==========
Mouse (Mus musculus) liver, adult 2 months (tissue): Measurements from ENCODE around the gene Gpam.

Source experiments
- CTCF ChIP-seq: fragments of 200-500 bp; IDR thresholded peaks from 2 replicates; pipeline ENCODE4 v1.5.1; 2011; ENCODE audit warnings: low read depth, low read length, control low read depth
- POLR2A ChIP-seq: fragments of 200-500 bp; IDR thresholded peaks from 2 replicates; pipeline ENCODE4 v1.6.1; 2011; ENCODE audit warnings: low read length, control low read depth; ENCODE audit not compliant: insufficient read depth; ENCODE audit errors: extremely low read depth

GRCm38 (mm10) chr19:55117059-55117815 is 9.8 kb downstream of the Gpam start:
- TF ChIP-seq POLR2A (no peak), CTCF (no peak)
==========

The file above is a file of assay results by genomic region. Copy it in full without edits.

Mouse (Mus musculus) liver, adult 2 months (tissue): Measurements from ENCODE around the gene Gpam.

Source experiments
- CTCF ChIP-seq: fragments of 200-500 bp; IDR thresholded peaks from 2 replicates; pipeline ENCODE4 v1.5.1; 2011; ENCODE audit warnings: low read depth, low read length, control low read depth
- POLR2A ChIP-seq: fragments of 200-500 bp; IDR thresholded peaks from 2 replicates; pipeline ENCODE4 v1.6.1; 2011; ENCODE audit warnings: low read length, control low read depth; ENCODE audit not compliant: insufficient read depth; ENCODE audit errors: extremely low read depth

GRCm38 (mm10) chr19:55117059-55117815 is 9.8 kb downstream of the Gpam start:
- TF ChIP-seq POLR2A (no peak), CTCF (no peak)